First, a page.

New Rules Increase Transparency in Lease Reporting, Level the Playing Field 

The International Accounting Standards Board (IASB) has implemented a new international financial reporting standard (IFRS), changing how leases are recognized and presented in a company's business and cash-flow statements. The goal of the revised standard is to bring the reporting of all leases onto the company balance sheet, thereby enhancing comparability between companies that lease assets and companies that borrow to buy assets. Bringing leases onto the balance sheet may change how companies do business, especially those with many leases. This revised standard could impact a wide range of industries with equipment leases, from large manufacturers to small professional practices.

Key Insights

  • New accounting rules bring all leases onto the balance sheet, increasing transparency about debt obligations for public companies and comparability between companies.
  • Leases must now separately identify service costs and leasing costs, which may require detailed analysis of existing equipment lease agreements.
  • While little or no Canadian tax implications are expected as a result of the rule change, companies with foreign operations – where accounting rules differ – may face changing tax obligations.

Changes Mean Operating Leases Are Brought onto the Balance Sheet 

Under the old rules (IAS 17), companies reported their lease contracts as either finance or operating leases. When leasing an asset was economically similar to buying it, the lease was reported on the balance sheet and categorized as a finance lease. Operating leases, in contrast, were not included on the balance sheet – meaning they were "off-balance sheet leases."

The new rules (IFRS 16) treat all leases the same way: the present value of the lease payment is capitalized as an asset and recorded on the balance sheet. In addition, if a company makes lease payments over time, the financial liability for those payments is also reported on the balance sheet.

Companies with Significant Off-balance Sheet Leases Most Affected, but Demand for Assets Not Expected to Change

Companies with off-balance sheet leases who are subject to the new standard, which came into effect on January 1, 2019, will show an increase in both lease assets and corresponding financial liabilities. This will mean, in turn, changes to key financial metrics derived from the company's reported assets and liabilities, such as leverage ratios. The new standard doesn't require changes for leases that are short term (12 months or less) or for low-value assets (such as personal computers and office furniture). The rule changes are also not expected to affect smaller, private companies.

Under the new standard, the demand for assets is expected to remain unchanged. The IASB reports it does not expect that companies will alter their behavior as a result of the new standard – by systematically borrowing to buy assets rather than leasing them, for example.

Equipment Leases with Service Components May Require Accounting Changes

Where a company has a lease with a service component, IFRS 16 requires that this component be separately identified. For example, where an equipment lease includes a service contract, such as for monthly maintenance, the service cost must be recorded separately from the remainder of the monthly payment, which will be recognized as the lease obligation for the equipment.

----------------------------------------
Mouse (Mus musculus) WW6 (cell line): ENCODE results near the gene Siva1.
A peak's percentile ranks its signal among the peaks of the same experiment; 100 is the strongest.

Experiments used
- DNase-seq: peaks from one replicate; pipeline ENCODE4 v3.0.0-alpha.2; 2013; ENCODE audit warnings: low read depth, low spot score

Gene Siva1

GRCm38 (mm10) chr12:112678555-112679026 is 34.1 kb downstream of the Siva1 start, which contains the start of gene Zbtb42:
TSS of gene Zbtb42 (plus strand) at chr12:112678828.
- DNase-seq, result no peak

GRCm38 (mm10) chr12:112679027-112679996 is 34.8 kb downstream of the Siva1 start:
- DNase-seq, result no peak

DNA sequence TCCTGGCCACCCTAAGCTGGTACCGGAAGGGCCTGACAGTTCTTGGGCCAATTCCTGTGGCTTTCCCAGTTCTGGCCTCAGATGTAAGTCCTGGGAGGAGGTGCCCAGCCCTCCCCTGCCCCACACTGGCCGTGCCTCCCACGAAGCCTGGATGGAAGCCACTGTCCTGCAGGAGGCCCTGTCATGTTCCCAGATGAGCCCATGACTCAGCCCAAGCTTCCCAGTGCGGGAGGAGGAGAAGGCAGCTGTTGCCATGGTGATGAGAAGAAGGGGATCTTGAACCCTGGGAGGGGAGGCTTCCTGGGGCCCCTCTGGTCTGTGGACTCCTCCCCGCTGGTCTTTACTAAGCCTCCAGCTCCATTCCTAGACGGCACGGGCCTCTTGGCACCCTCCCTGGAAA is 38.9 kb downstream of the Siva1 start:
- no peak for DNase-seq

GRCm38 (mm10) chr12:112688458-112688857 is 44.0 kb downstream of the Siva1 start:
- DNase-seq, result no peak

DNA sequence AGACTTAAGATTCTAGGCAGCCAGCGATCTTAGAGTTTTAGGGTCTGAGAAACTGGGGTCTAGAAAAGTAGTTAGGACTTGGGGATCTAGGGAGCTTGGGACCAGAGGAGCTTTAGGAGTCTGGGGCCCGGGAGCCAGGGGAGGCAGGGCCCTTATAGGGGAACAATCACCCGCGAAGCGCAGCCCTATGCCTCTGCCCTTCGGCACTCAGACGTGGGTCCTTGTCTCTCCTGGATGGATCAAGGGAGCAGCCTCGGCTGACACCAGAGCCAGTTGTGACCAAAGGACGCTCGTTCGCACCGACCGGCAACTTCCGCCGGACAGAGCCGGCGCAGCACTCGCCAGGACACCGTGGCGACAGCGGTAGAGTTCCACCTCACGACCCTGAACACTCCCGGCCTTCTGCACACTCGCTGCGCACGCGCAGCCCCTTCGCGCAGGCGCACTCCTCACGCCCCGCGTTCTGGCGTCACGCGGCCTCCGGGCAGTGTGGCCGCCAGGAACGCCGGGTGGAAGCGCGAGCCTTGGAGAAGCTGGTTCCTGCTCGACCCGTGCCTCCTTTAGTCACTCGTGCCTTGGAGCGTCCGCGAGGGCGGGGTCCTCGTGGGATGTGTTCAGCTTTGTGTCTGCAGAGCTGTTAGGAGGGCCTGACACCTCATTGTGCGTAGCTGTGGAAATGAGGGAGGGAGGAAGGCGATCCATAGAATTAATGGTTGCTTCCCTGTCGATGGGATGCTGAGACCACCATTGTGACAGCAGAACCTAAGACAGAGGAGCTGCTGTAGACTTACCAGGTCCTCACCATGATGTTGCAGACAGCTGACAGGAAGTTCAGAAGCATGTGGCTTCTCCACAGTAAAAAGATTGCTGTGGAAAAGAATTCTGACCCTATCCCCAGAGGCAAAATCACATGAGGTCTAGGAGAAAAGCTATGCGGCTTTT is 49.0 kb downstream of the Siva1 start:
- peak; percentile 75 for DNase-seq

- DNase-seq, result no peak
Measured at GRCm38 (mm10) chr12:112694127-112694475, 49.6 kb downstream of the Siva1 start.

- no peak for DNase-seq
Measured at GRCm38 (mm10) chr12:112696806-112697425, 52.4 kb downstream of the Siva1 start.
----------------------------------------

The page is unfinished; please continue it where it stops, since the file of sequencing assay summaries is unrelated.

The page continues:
Understanding IFRS 16 Will Be Crucial for Affected Companies

The magnitude of off-balance sheet leases is substantial. In 2016, listed companies using IFRS or GAAP disclosed nearly US$3 trillion in off balance sheet lease commitments.[1] Some industry sectors will be more affected than others. According to IASB estimates, the travel and leisure, retailers, and transport sectors will see the greatest increase in profit margin percentage before interest and tax as a result of the changes.[2] Companies with substantial numbers of leases will be the most significantly affected, regardless of sector.

CPA Canada notes that “the implications of the new standard are not just limited to accounting procedures." Instead, processes will change in many departments. The “organization-wide, labor-intensive" effort to gather lease information may also create opportunities for companies, according to CPA Canada, by allowing them to gain access to data that could “provide valuable insight into leasing decisions."[3]

Tax Implications for Companies with Foreign Operations

While the Income Tax Act (Canada) does not specify that financial statements must be prepared following any particular type of accounting principles or standards to determine profit, the Canadian Accounting Standards Board mandates the use of IFRS in the preparation of all interim and annual financial statements by public companies – meaning IFRS 16 has become the new standard.

Companies with significant off-balance (operating) leases may now report higher lease expenses in the early years of the lease, as lease expenses are now “frontloaded." As actual lease payments may not change, however, Canadian tax payable in the current period will likely not be impacted.

Outside of Canada, some countries assess tax payable differently, using accounting net income, for example. Canadian companies with foreign operations may face changes in tax owing as a result of the implementation of IFRS 16, and should seek tax advice in those countries.

A company's decisions about how the assets and equipment it requires to operate are acquired – via lease or leveraged purchase, for example – go beyond how those assets are reported on the balance sheet. While IFRS 16 implements accounting changes for asset leases, asset decisions will still require a long-term, strategic view.

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